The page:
ISIS fighter in Raqqa, Syria
ISIS fighter in Raqqa, SyriaReuters

British women and Islamist extremists have joined forces again, international media reported Monday - this time, to suppress women's rights in Islamic State (IS; formerly ISIS) territory in Syria. 

Tens of female jihadists from the UK have joined IS's al-Khaansa Brigade which operates to punish women 'deviating' from strict moral and modesty codes in the IS headquarter city of Raqqah. 

Of those, four women have been positively identified by academics at the International Center for the Study of Radicalization, at King’s College London, according to the Mirror. They are Aqsa Mahmood, 20, from Glasgow; Sixteen year-old twins Salma and Zahra Halane, from Manchester; and convert to Islam Sally Jones, 45, from Chatham, Kent.

ICSR researchers believe as many as sixty women with UK citizenship have joined the "modesty police" forces in Syria, mostly between ages 18-24. 

Little is known about al-Khansaa, but researchers say they may be linked to the same British IS terrorists who likely killed American journalists James Foley and Steve Sotloff. 

“Al-Khanssaa is a sharia law police brigade," Melanie Smith, a research associate at ICSR, told the British Telegraph. "This is IS’s female law enforcement."

"We think it’s a mixture of British and French women but its social media accounts are run by the British and they are written in English," she added. “Given how small the community networks are - we know there are about 500 male British jihadis out there - it is quite likely these women move in the same circles as the British killer of Foley and Sotloff.”

The brigade is tasked with walking through the streets of Raqqa and breaking up 'inappropriate' gatherings between men and women and quashing any connection to Western culture.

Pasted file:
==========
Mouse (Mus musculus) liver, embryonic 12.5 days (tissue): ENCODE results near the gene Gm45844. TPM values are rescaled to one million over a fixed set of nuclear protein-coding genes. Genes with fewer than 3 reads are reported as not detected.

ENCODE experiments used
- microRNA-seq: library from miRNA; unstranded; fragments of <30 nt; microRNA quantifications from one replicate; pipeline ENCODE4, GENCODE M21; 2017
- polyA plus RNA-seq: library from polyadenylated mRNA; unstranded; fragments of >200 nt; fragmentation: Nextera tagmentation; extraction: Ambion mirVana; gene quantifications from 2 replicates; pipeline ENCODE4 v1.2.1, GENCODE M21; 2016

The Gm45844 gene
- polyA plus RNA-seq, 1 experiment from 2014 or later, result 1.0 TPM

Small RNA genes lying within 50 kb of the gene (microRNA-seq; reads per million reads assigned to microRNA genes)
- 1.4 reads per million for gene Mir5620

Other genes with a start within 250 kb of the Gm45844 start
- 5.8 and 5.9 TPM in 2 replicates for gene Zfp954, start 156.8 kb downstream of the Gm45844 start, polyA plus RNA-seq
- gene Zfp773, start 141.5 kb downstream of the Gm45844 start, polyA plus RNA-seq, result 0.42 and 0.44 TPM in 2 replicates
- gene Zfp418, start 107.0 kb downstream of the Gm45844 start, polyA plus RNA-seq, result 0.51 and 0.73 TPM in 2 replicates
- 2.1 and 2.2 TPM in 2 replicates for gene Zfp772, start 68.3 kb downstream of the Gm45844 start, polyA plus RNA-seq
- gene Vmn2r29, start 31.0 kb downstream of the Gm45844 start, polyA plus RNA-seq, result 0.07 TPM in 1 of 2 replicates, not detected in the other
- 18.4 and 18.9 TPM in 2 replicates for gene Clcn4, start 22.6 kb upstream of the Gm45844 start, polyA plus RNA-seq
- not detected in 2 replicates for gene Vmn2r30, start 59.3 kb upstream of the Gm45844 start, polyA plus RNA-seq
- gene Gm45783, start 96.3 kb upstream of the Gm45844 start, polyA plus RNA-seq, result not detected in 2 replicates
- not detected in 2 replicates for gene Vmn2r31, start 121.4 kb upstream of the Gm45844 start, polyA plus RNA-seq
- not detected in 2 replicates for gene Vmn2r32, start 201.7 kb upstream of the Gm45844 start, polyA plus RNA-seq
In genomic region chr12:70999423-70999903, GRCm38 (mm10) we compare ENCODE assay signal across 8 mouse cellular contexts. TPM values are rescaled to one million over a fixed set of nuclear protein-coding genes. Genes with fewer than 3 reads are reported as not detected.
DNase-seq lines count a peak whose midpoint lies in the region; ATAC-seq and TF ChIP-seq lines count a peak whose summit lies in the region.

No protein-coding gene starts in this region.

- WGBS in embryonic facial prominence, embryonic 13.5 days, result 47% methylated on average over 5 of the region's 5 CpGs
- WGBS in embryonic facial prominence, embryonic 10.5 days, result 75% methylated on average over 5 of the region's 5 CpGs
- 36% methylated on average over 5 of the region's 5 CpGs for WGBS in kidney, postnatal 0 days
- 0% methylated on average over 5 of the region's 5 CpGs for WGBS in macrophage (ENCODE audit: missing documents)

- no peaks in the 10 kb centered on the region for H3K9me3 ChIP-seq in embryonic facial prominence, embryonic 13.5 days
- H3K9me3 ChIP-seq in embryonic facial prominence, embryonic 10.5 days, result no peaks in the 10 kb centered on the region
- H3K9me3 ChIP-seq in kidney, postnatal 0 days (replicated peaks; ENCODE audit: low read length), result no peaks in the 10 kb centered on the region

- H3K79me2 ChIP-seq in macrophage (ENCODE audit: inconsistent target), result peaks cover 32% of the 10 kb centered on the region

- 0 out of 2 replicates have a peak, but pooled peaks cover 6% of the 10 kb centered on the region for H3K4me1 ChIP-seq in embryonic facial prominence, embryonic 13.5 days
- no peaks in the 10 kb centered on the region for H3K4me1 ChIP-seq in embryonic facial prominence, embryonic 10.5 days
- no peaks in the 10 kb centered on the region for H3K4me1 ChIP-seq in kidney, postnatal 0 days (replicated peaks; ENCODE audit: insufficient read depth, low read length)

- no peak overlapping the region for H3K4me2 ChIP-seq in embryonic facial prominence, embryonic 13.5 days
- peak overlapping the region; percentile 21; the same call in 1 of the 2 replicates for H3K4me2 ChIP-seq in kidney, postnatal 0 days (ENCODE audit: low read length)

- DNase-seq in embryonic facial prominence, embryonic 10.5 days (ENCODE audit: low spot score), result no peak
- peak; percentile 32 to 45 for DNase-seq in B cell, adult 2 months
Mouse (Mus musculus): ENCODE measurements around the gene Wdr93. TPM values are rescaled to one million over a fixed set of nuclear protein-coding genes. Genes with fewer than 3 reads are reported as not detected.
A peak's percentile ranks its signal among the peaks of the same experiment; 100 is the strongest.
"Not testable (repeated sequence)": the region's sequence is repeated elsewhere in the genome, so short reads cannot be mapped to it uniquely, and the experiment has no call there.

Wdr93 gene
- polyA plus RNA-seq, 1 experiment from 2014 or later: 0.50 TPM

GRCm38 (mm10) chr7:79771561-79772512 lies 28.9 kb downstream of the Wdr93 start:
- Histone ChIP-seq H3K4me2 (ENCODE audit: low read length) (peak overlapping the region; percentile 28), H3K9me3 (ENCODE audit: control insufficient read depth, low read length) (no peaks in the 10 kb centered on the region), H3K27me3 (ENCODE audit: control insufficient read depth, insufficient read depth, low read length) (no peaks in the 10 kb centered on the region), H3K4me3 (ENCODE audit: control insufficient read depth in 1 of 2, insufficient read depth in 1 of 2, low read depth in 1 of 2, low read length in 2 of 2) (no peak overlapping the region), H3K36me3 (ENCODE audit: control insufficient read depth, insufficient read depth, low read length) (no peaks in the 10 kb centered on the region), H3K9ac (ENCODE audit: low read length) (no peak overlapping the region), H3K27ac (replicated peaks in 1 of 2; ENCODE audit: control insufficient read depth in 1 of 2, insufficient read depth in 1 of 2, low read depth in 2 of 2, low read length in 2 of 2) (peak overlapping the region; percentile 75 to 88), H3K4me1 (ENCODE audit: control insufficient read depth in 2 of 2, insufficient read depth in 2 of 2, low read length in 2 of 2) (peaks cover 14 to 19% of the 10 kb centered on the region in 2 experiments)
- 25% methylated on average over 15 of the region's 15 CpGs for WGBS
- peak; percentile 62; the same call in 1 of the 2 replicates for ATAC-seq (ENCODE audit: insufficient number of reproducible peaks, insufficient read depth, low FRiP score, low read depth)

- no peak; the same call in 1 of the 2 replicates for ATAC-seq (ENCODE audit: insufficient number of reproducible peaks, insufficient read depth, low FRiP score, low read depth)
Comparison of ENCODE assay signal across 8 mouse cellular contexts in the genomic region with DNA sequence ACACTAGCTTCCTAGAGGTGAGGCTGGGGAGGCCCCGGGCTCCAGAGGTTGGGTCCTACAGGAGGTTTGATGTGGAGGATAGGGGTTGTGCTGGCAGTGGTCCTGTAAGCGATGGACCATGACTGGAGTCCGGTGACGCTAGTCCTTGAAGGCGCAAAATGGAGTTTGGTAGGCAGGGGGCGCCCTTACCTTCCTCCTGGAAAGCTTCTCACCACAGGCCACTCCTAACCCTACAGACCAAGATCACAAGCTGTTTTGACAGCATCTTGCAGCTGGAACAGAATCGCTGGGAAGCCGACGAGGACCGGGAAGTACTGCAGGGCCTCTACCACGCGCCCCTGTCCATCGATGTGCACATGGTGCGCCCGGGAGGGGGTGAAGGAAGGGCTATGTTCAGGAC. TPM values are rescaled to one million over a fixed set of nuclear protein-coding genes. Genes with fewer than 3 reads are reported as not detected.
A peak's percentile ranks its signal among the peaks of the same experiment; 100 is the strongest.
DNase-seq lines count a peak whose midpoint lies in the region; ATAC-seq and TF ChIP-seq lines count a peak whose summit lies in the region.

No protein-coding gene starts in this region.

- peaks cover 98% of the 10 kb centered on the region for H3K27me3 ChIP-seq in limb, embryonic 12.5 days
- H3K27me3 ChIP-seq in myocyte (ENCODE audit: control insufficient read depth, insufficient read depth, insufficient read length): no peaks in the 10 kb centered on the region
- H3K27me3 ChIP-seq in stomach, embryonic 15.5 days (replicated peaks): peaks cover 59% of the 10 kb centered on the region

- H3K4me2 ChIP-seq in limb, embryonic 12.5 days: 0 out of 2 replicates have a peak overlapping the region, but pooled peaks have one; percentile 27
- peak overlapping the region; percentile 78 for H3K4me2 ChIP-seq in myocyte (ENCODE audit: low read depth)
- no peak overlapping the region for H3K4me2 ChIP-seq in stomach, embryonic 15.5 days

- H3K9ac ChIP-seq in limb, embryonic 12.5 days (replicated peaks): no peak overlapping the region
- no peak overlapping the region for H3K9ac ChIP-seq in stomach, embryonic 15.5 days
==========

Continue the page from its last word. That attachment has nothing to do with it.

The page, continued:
At least one report, from the US-based Terrorism Research & Analysis Consortium, states that each woman receives just $120 per month for her services in the Brigades, and are forced to wear back robes. 

The dress code, at least, has been corroborated by Twitter photos from alleged members of the modesty squad - and show women fully clad in dark robes and burqas. 

Oddly enough, women in the brigades appear to enjoy a normal social life, and to blend jihadist and extreme ideals with stereotypically Western views on womanhood, according to Smith. 

Smith, like others at ICSR, has based the data on small studies of about 25 women positively identified as al-Khansaa terrorists and British emigrants in Raqqa. At least one group of about four women, including Umm Farriss above, has their own social group in the brigades. 

"They tweet pictures of suicide belts but then they also talk about food and clothes and going out and other gossip,” Smith stated. “They are doing normal girlie things like going shopping but set against a context of jihadi war. It’s bizarre.”

The pledge rate from Britain to IS to participate in these brigades is skyrocketing, researchers add. Women are flocking to IS not only to join the Islamist cause, but to find marriage as well. 

Women have gained greater prominence in media coverage of IS - both their oppression and their participation in the brutal terror regime. Last month, another British jihadist, 22 year-old London native Khadijah Dare, made headlines after tweeting for 'equal rights' to kill terrorists for IS. 

Women's decision to leave Western culture for IS has made headlines for the oddity of the choice, as well, as international media has widely covered the terror group's brutality to women under its reign, where women have largely been ordered to cover up completely and stay at home, and forcible rape in the early days of IS was - and may still be - a common occurrence.